US7670314Feb 17, 2005Mar 2, 2010Children's Hospital Medical CenterInjection device for administering a vaccine
US7896841Feb 17, 2005Mar 1, 2011Children's Hospital Medical CenterInjection device for administering a vaccine
US8409376Oct 31, 2008Apr 2, 2013The Invention Science Fund I, LlcCompositions and methods for surface abrasion with frozen particles
US8535275Jun 26, 2008Sep 17, 2013Bellanovus Development Company LlcSyringe-attached topical anesthetic dispenser
US8535276Sep 29, 2009Sep 17, 2013Bellanovus Development Company LlcSyringe-attached topical anesthetic dispenser
US8545855Feb 26, 2009Oct 1, 2013The Invention Science Fund I, LlcCompositions and methods for surface abrasion with frozen particles
US8551505Feb 26, 2009Oct 8, 2013The Invention Science Fund I, LlcCompositions and methods for therapeutic delivery with frozen particles
US8721583Oct 31, 2008May 13, 2014The Invention Science Fund I, LlcCompositions and methods for surface abrasion with frozen particles
US8722068Oct 8, 2012May 13, 2014The Invention Science Fund I, LlcCompositions and methods for surface abrasion with frozen particles
US8725420Oct 31, 2008May 13, 2014The Invention Science Fund I, LlcCompositions and methods for surface abrasion with frozen particles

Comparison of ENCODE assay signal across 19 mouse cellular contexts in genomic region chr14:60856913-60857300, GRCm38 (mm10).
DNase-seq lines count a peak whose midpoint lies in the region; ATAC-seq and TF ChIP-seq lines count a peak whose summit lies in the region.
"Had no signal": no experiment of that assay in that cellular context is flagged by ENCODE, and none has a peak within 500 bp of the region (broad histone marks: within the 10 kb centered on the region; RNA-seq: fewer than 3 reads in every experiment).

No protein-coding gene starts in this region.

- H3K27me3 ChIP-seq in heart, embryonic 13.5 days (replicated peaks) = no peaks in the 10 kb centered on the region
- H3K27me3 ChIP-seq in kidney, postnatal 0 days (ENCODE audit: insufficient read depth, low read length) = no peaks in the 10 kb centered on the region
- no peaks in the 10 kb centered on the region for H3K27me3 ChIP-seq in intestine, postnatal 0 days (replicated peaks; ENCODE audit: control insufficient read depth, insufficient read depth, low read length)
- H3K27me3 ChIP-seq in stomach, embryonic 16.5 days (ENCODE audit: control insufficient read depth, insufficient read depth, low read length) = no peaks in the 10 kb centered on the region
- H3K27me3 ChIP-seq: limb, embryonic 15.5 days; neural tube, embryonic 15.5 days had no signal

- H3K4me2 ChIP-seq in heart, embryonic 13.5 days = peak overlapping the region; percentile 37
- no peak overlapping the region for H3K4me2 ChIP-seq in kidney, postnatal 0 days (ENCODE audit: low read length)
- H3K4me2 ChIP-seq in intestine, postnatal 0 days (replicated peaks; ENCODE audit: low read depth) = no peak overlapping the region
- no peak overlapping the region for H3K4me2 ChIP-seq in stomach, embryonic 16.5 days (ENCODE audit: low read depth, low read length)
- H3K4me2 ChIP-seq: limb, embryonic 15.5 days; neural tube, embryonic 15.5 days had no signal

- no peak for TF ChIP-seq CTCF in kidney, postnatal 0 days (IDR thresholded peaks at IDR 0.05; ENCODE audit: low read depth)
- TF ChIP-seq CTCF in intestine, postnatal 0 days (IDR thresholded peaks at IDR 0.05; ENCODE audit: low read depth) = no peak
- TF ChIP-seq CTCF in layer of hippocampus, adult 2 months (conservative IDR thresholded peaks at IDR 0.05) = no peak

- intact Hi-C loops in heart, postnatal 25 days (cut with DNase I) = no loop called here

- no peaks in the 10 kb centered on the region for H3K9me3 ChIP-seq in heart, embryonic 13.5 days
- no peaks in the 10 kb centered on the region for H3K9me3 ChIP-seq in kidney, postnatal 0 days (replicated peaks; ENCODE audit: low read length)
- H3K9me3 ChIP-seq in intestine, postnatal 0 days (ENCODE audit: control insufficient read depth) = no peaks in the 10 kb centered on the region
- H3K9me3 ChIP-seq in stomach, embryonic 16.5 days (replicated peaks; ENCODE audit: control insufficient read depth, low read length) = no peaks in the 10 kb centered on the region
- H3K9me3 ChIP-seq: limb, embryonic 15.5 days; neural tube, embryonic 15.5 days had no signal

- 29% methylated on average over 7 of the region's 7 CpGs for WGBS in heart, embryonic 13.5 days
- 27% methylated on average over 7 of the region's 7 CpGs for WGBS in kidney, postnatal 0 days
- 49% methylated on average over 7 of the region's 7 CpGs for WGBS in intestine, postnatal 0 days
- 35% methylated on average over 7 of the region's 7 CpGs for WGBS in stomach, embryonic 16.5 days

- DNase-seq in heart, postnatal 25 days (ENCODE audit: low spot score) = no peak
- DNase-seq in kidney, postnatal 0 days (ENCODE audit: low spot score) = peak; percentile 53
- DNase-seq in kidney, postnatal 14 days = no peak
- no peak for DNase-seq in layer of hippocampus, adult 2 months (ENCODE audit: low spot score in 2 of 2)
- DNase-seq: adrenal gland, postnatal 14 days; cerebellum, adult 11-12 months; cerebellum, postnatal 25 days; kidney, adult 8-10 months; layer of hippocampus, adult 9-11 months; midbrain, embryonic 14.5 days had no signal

US8731840Oct 31, 2008May 20, 2014The Invention Science Fund I, LlcCompositions and methods for therapeutic delivery with frozen particles
US8731841Oct 31, 2008May 20, 2014The Invention Science Fund I, LlcCompositions and methods for therapeutic delivery with frozen particles
US8762067Oct 31, 2008Jun 24, 2014The Invention Science Fund I, LlcMethods and systems for ablation or abrasion with frozen particles and comparing tissue surface ablation or abrasion data to clinical outcome data
US8788211Oct 31, 2008Jul 22, 2014The Invention Science Fund I, LlcMethod and system for comparing tissue ablation or abrasion data to data related to administration of a frozen particle composition
US8793075Oct 31, 2008Jul 29, 2014The Invention Science Fund I, LlcCompositions and methods for therapeutic delivery with frozen particles
DE102004025651A1 *May 26, 2004Dec 22, 2005Tecpharma Licensing AgInstrument for painless subcutaneous insertion of needles and cannulae, used for e.g. injection, infusion or sampling, comprises a front guard with interfering projections
EP2490733A1 *Nov 13, 2009Aug 29, 2012Marc J. SalzmanSyringe-attached topical anesthetic dispenser
WO2000076363A1 *Jun 7, 2000Dec 21, 2000Hannes FloessholzerDepilation system with a depilation device and a cooling device having certain parameters
WO2012050557A1 *Oct 11, 2010Apr 19, 2012Hart, Brian G.Dual action syringe
U.S. Classification604/112
International ClassificationB60K17/356, B60K7/00, A61M5/42
Cooperative ClassificationA61M2205/3606, A61B5/150129, A61M5/422
European ClassificationA61M5/42B
Legal Events
Oct 28, 1997FPExpired due to failure to pay maintenance fee
Effective date: 19970820
Aug 17, 1997LAPSLapse for failure to pay maintenance fees
Mar 25, 1997REMIMaintenance fee reminder mailed